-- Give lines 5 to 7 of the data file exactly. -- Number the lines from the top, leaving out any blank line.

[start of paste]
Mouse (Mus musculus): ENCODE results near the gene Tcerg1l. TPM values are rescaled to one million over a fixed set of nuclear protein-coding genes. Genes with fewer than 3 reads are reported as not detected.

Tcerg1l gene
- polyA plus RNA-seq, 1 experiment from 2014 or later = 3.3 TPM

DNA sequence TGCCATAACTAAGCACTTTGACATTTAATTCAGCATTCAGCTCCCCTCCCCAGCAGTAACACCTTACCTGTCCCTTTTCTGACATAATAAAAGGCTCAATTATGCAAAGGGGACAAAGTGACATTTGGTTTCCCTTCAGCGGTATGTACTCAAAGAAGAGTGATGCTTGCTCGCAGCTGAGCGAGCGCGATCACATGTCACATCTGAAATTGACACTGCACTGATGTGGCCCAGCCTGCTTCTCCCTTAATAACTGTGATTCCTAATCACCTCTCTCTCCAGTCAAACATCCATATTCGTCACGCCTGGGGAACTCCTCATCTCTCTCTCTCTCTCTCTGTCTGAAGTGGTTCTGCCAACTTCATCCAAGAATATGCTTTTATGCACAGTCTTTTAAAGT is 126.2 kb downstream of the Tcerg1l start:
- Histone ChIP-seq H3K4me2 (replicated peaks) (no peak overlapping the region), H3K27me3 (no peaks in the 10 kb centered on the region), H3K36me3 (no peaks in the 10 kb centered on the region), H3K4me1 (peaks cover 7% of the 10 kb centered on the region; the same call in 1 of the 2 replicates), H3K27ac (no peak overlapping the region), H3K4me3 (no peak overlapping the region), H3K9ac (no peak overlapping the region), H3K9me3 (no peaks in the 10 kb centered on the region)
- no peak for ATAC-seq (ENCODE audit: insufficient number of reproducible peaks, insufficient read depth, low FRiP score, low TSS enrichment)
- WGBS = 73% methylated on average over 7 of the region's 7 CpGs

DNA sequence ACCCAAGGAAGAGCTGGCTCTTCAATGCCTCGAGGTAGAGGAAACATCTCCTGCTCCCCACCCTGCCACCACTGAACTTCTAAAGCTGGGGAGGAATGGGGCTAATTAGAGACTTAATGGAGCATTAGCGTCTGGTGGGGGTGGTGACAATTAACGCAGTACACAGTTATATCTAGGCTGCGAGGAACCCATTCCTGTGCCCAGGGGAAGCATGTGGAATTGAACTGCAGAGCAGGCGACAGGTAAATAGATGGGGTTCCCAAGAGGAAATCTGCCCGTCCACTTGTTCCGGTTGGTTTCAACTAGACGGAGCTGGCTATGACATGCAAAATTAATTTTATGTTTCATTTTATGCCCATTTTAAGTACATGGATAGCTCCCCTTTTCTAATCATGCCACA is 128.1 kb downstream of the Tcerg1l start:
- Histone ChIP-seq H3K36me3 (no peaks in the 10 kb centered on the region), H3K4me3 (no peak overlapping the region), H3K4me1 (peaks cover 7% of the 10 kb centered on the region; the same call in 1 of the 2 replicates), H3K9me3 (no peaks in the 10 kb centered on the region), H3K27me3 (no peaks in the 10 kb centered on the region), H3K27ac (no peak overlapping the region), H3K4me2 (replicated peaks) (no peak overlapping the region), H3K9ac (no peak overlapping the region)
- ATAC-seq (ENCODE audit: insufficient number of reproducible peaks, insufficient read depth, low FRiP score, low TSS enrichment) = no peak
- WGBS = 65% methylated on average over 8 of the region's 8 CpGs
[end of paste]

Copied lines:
- Histone ChIP-seq H3K4me2 (replicated peaks) (no peak overlapping the region), H3K27me3 (no peaks in the 10 kb centered on the region), H3K36me3 (no peaks in the 10 kb centered on the region), H3K4me1 (peaks cover 7% of the 10 kb centered on the region; the same call in 1 of the 2 replicates), H3K27ac (no peak overlapping the region), H3K4me3 (no peak overlapping the region), H3K9ac (no peak overlapping the region), H3K9me3 (no peaks in the 10 kb centered on the region)
- no peak for ATAC-seq (ENCODE audit: insufficient number of reproducible peaks, insufficient read depth, low FRiP score, low TSS enrichment)
- WGBS = 73% methylated on average over 7 of the region's 7 CpGs